Poker rules


Poker is a board game that can be played with a minimum of 2 players. A maximum of 10 players usually play at a table at the same time. Players continuously play one game round ("hand") after the other and the game lasts for as long as the participants specify (preferably at the beginning) or until one player has acquired all the chips (eg tournament).

There are two basic variants of Texas Hold'em Poker: No Limit Hold'em and Limit Hold'em. The difference is that in the Limit variant the amount of the bet is limited. In the end, this leads to a quieter game, because the money changes hands more slowly. With No-Limit Hold'em, however, exciting situations occur more often.

Tip: In No-Limit Hold 'em, if you play with a low minimum bet and don't raise it during the course of the evening, you can have a long poker night even with this variation.  


1. Game preparation  4. The Betting Round (Check, Fold, Bet) 
2. The Game Round (Flop, Turn, River) 5. Peculiarities of All-In
3. Poker hands

1. Game preparation

First of all, the framework conditions should either be determined by the game organizer or agreed jointly. The following points should be taken into account:

Tournament or cash game: In a tournament, everyone starts at the same time with the same amount of chips in return for the buy-in and after a so-called optional re-buy phase, in which players can buy in again, the winner is determined using the well-known KO system. However, if you arrange to meet up with friends for a cozy evening of poker, this mode has the disadvantage that players who are leaving will wait until the game ends, which can sometimes take longer.

Therefore, we recommend one, adapted to your own needs, cash game mode: You set the start and end times in advance. Late players can easily buy in, for example, at the initially fixed buy-in amount and players who want to leave early should announce this in advance. 

the end of the game: It should be clear to everyone in advance when the game will end. Unless you're playing a tournament where the game ends when one player has all the chips, you should set an end time in advance. (If you want to keep the end of the game variable, it can happen that the chip leader would rather end the game immediately and the player who lost the most would rather have more time to play back the loss and that holds potential for tension).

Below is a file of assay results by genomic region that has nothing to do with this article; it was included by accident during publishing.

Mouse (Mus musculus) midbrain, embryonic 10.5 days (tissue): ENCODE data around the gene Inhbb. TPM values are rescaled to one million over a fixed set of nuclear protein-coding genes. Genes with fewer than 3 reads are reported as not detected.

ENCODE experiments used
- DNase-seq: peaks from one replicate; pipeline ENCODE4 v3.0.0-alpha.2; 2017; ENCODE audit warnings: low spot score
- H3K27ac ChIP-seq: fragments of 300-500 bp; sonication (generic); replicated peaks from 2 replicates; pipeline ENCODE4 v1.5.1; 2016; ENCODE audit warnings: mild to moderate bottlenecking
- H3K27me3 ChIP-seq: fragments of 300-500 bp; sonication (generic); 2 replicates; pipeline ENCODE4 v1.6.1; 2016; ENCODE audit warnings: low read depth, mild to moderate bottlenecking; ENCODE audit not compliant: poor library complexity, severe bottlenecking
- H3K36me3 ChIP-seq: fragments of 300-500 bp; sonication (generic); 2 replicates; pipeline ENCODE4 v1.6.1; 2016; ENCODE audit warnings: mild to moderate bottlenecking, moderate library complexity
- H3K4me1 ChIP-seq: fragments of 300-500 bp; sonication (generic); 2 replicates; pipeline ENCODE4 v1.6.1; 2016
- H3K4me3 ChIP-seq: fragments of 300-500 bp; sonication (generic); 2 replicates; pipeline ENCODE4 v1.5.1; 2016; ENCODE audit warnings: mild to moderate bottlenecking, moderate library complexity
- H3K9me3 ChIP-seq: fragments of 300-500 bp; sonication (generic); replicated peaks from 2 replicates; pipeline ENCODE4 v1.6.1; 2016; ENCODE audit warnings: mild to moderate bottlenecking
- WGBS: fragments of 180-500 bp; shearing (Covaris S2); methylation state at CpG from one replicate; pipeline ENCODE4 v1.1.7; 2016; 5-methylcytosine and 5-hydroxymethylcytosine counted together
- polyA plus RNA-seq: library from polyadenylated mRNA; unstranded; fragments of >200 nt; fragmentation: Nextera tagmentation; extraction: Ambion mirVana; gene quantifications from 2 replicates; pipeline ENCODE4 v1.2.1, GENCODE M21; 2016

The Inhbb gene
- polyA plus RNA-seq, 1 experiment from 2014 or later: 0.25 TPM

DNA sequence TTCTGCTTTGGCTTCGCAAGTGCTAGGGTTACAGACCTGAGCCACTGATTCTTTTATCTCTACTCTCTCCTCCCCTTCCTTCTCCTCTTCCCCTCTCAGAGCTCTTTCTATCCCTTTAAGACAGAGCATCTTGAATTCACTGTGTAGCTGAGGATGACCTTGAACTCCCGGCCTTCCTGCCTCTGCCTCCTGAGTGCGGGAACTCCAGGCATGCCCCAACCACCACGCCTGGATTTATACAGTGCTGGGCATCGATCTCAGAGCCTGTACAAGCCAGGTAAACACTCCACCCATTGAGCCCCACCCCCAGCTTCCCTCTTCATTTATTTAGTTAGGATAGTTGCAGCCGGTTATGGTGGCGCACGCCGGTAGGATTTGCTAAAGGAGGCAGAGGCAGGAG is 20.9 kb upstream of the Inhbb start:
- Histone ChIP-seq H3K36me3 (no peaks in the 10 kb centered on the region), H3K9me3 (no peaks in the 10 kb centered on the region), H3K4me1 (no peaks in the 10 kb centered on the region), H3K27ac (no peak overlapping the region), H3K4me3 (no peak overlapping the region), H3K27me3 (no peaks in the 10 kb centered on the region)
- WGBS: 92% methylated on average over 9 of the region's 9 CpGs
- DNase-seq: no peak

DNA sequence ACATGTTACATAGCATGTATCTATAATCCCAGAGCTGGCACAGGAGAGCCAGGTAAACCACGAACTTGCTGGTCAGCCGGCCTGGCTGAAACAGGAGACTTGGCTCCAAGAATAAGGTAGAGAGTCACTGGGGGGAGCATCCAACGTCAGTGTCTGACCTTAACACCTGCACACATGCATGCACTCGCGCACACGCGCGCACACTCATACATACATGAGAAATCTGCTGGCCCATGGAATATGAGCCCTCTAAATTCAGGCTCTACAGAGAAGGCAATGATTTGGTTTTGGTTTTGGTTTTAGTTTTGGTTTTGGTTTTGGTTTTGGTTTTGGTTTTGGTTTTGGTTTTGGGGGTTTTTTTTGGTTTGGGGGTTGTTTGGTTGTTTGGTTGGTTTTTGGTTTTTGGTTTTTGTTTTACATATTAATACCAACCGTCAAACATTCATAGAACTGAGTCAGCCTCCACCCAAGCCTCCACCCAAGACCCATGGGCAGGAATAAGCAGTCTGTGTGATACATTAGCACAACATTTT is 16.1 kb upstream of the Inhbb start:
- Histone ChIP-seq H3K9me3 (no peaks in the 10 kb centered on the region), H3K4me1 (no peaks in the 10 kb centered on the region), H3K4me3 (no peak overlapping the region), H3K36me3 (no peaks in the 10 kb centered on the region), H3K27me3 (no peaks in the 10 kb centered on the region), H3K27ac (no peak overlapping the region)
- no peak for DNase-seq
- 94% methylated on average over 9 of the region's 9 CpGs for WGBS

Buy-in: Determines how high the amount should be that a player has to pay in advance to take part in the poker round or whether you want to play for free. Decide whether you want to allow a player to re-buy once they lose all their chips or fall below a certain point (“re-buy”) and how much they can re-buy can shop.

Tip: WIf you want to keep the odds fair, it makes sense to set the same amount for a re-buy as for the buy-in. 


Minimum bet: In addition, a minimum bet must be determined before the start of the game that a player must place at least if he has decided to place a bet (“Big Blind”) and whether and how this should increase over the course of the game.

 Tip: Experience has shown that a low minimum bet is recommended at the beginning. In a game with chips worth 1000 points per player, a minimum bet of 10 points is initially sufficient.


The minimum bet can be increased in the course of the game evening (e.g. after x minutes or after x game rounds) if the players have agreed on this before the start of the game. However, the increase only applies to the next game round ("hand") and is never introduced within a current game round.

Each player now receives a stack of chips ("Chip Stack"), the denomination of which should be the same for each player and which corresponds to the value of the buy-in for games with money in cash game mode. The chips must remain on the table throughout the game and may not be pocketed at any time.